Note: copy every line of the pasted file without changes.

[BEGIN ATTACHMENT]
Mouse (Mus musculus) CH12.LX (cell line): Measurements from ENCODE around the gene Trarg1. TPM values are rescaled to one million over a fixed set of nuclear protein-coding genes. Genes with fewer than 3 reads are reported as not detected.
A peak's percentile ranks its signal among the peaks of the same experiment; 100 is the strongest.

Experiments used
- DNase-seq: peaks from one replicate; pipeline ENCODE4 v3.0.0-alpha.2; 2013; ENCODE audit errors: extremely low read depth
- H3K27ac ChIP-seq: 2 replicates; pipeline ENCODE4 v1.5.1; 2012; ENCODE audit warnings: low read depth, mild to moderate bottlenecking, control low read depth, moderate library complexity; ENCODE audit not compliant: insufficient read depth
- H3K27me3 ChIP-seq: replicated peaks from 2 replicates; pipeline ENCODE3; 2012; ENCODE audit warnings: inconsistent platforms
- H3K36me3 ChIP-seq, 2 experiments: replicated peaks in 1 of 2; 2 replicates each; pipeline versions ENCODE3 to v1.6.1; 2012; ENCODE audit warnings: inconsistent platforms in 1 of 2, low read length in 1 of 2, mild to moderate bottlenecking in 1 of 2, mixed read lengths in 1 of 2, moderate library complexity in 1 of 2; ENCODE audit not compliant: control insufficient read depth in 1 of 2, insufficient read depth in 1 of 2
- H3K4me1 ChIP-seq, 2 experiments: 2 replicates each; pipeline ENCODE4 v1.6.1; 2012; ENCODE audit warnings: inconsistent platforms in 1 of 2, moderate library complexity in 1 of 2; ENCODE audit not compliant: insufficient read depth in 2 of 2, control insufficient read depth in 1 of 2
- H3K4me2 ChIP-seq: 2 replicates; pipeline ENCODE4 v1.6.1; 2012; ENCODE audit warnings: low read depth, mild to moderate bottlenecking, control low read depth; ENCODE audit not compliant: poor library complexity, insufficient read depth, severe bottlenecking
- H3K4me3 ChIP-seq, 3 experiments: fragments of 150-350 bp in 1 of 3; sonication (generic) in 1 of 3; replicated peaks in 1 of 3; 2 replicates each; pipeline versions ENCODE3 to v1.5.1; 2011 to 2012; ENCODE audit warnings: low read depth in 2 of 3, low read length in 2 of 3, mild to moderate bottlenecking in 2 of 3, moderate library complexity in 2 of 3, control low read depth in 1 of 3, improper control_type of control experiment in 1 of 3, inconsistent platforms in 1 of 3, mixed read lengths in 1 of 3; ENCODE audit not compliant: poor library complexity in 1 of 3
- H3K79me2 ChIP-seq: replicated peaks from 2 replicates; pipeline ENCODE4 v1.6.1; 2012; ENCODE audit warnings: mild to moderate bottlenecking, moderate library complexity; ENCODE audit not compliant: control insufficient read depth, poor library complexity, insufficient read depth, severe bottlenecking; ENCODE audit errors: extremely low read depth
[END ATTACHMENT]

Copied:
Mouse (Mus musculus) CH12.LX (cell line): Measurements from ENCODE around the gene Trarg1. TPM values are rescaled to one million over a fixed set of nuclear protein-coding genes. Genes with fewer than 3 reads are reported as not detected.
A peak's percentile ranks its signal among the peaks of the same experiment; 100 is the strongest.

Experiments used
- DNase-seq: peaks from one replicate; pipeline ENCODE4 v3.0.0-alpha.2; 2013; ENCODE audit errors: extremely low read depth
- H3K27ac ChIP-seq: 2 replicates; pipeline ENCODE4 v1.5.1; 2012; ENCODE audit warnings: low read depth, mild to moderate bottlenecking, control low read depth, moderate library complexity; ENCODE audit not compliant: insufficient read depth
- H3K27me3 ChIP-seq: replicated peaks from 2 replicates; pipeline ENCODE3; 2012; ENCODE audit warnings: inconsistent platforms
- H3K36me3 ChIP-seq, 2 experiments: replicated peaks in 1 of 2; 2 replicates each; pipeline versions ENCODE3 to v1.6.1; 2012; ENCODE audit warnings: inconsistent platforms in 1 of 2, low read length in 1 of 2, mild to moderate bottlenecking in 1 of 2, mixed read lengths in 1 of 2, moderate library complexity in 1 of 2; ENCODE audit not compliant: control insufficient read depth in 1 of 2, insufficient read depth in 1 of 2
- H3K4me1 ChIP-seq, 2 experiments: 2 replicates each; pipeline ENCODE4 v1.6.1; 2012; ENCODE audit warnings: inconsistent platforms in 1 of 2, moderate library complexity in 1 of 2; ENCODE audit not compliant: insufficient read depth in 2 of 2, control insufficient read depth in 1 of 2
- H3K4me2 ChIP-seq: 2 replicates; pipeline ENCODE4 v1.6.1; 2012; ENCODE audit warnings: low read depth, mild to moderate bottlenecking, control low read depth; ENCODE audit not compliant: poor library complexity, insufficient read depth, severe bottlenecking
- H3K4me3 ChIP-seq, 3 experiments: fragments of 150-350 bp in 1 of 3; sonication (generic) in 1 of 3; replicated peaks in 1 of 3; 2 replicates each; pipeline versions ENCODE3 to v1.5.1; 2011 to 2012; ENCODE audit warnings: low read depth in 2 of 3, low read length in 2 of 3, mild to moderate bottlenecking in 2 of 3, moderate library complexity in 2 of 3, control low read depth in 1 of 3, improper control_type of control experiment in 1 of 3, inconsistent platforms in 1 of 3, mixed read lengths in 1 of 3; ENCODE audit not compliant: poor library complexity in 1 of 3
- H3K79me2 ChIP-seq: replicated peaks from 2 replicates; pipeline ENCODE4 v1.6.1; 2012; ENCODE audit warnings: mild to moderate bottlenecking, moderate library complexity; ENCODE audit not compliant: control insufficient read depth, poor library complexity, insufficient read depth, severe bottlenecking; ENCODE audit errors: extremely low read depth